The authors are director of technology and product manager, respectively, for StreamGuys.
Every engineer and station manager knows that actively monitoring their broadcast operations is critical. Techniques for monitoring over-the-air broadcast signal chains have been honed over many decades and may be well understood.
But streaming distribution brings with it a new set of potential points of failure that must be monitored in different ways. Understanding each step of how your streamed content goes from point A to point B, and how you can monitor each of those steps, is essential to fixing problems if they occur.
Stream monitoring for radio broadcasters starts with source production in the studio and extends all the way out to the audience consuming the content. At StreamGuys, we talk in terms of four primary layers of the signal chain: content production; the facility network that connects the production to a streaming service provider or CDN; the service layer that hosts and streams the content to the world; and the application layer where listeners access the content.
The content layer
Streaming radio content essentially takes one of two forms: on-demand content such as podcasts, or live streams as a corollary of traditional linear broadcasts.
Verifying on-demand content is fairly straightforward, as you’re only really worried about whether the media file is “good” — for example, whether it is encoded in the correct codec and bitrate, with proper metadata, and normalized correctly for its purpose (such as the TD1008 spec for speech-centric content).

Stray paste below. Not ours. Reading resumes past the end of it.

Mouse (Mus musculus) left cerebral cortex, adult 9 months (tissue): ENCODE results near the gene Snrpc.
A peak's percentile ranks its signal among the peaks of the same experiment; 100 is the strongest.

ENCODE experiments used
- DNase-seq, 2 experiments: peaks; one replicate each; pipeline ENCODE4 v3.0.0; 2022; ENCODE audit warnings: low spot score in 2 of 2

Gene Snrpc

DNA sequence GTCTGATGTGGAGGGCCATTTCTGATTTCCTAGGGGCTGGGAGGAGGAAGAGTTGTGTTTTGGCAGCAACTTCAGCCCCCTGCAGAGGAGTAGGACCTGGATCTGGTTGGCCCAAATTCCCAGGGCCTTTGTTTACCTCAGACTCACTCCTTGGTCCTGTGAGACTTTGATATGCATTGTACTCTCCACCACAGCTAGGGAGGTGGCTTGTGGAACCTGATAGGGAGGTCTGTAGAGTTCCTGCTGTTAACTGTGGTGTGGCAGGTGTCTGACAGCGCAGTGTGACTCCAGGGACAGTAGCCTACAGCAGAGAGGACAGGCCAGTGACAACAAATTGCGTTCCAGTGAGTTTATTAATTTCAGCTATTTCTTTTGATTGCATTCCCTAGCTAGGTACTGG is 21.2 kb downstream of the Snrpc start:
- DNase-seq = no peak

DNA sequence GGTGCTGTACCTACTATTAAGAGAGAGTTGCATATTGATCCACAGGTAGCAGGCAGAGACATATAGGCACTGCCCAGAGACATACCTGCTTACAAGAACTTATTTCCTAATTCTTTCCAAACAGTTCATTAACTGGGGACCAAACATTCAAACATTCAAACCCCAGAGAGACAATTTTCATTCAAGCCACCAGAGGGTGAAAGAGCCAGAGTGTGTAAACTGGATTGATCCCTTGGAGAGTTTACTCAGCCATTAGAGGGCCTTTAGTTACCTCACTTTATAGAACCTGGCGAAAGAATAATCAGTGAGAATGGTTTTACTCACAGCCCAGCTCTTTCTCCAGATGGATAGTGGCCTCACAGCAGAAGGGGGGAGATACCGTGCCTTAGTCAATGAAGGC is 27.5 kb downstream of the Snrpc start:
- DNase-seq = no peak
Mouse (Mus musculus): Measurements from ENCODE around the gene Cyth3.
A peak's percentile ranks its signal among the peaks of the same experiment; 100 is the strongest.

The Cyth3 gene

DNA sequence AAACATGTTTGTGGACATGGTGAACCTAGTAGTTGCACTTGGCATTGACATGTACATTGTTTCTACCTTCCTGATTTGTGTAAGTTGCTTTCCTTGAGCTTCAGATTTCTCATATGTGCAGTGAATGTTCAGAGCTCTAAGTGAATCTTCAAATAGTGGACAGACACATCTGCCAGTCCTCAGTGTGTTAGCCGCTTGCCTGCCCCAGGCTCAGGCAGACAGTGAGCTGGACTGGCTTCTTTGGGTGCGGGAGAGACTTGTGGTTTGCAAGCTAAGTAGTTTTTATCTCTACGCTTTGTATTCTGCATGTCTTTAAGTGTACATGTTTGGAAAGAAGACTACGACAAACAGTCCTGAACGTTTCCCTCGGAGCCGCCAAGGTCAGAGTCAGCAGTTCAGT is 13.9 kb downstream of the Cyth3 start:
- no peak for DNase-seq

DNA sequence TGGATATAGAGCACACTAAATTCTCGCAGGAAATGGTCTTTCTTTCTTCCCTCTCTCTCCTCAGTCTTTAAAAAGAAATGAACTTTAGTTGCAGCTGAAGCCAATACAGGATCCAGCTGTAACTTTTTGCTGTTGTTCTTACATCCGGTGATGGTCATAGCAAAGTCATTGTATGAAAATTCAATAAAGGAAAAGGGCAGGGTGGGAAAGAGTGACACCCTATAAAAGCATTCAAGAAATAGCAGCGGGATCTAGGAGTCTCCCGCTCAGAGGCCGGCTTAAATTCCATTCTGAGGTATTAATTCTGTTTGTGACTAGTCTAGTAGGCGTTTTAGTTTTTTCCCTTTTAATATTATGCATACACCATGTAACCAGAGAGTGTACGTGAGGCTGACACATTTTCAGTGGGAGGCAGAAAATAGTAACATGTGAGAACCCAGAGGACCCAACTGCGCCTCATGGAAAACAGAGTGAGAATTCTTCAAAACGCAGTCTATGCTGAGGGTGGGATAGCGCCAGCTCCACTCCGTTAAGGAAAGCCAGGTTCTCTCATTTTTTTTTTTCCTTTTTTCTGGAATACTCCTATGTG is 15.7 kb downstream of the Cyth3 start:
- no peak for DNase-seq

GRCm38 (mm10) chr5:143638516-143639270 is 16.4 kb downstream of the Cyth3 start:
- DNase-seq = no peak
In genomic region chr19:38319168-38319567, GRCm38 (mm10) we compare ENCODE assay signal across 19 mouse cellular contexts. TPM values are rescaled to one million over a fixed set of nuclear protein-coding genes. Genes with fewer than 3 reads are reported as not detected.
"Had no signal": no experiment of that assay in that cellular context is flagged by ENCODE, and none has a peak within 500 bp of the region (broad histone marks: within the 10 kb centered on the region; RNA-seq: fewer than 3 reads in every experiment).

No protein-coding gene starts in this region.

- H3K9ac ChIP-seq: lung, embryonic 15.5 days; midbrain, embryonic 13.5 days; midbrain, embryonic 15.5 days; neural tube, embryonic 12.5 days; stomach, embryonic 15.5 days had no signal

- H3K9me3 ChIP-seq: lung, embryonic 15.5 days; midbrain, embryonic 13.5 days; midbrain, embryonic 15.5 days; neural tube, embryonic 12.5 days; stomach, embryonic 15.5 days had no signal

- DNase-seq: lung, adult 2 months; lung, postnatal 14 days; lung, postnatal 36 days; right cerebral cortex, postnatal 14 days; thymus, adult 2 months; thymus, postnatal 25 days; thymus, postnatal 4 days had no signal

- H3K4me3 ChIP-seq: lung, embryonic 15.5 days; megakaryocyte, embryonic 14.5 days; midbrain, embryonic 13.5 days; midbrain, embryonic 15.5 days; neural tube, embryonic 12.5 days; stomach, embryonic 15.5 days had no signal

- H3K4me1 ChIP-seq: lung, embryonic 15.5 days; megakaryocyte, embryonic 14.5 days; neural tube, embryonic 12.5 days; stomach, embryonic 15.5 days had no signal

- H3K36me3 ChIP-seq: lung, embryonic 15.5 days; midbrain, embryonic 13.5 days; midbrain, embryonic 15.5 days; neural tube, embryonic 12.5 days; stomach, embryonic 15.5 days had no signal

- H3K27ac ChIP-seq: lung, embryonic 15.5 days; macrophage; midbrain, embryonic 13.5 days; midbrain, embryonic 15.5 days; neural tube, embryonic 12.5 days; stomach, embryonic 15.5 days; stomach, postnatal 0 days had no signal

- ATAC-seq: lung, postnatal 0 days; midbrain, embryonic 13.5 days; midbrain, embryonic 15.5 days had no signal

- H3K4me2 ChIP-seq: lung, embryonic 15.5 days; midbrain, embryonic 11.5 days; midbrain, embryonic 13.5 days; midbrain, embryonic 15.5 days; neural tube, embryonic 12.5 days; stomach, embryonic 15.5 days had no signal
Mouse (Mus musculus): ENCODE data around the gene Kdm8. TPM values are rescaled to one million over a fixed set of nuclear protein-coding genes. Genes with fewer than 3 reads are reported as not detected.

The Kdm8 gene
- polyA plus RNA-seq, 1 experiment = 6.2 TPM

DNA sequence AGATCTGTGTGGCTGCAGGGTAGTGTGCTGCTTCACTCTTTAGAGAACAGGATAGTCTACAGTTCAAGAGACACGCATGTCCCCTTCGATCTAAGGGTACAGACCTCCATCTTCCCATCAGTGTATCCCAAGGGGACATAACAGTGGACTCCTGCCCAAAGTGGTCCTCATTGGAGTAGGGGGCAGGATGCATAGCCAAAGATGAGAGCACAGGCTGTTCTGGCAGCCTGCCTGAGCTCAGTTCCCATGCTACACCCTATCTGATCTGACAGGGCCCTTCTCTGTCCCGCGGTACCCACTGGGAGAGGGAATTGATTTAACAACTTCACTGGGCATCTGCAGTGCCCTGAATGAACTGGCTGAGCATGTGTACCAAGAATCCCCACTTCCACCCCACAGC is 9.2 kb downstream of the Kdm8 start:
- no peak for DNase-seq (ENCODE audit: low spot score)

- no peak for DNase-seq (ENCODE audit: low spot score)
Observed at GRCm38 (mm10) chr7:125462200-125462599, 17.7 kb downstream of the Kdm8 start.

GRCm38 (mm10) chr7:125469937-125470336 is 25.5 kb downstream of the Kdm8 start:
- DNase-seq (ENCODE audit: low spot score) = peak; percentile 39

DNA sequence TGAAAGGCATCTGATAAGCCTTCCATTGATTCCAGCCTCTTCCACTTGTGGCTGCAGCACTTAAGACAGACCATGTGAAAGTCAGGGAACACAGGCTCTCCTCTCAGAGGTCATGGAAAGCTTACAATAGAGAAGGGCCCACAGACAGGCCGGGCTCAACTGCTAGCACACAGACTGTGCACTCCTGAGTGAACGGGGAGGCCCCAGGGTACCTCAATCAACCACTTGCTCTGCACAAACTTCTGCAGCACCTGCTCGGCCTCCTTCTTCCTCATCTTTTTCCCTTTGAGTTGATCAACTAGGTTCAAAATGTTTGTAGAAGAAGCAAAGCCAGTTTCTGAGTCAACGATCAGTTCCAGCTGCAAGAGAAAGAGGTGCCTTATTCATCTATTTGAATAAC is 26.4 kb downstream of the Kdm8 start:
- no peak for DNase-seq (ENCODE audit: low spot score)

Validating live content is more complicated as it requires multiple facets to be verified in near real time, starting with playout from the automation system. Normalization and digital signal processing may occur prior to the encoder, and you need to ensure the encoder receives a valid audio signal that is true to the producer’s intent. The output of the encoder itself — MP3, AAC, or even HLS — must also be validated.
The network layer
The network is how your signal is transported to your streaming media provider or CDN, which in turn reflects that signal out to the world. The network comprises the switches, routers and gateways that make up your local area network (LAN) at the origination source, and also interacts with a dedicated internet service provider (ISP) connection for uploading streams from the encoder.
Tools like ping, traceroute and PingPlotter should be used constantly to monitor the consistency of the network and ensure connectivity to the outside world. You should be monitoring against the points of presence where your CDN is ingesting your streams. Generic speed tests don’t offer useful perspective, as they don’t accurately represent the path between your network and the service layer to which you’re broadcasting.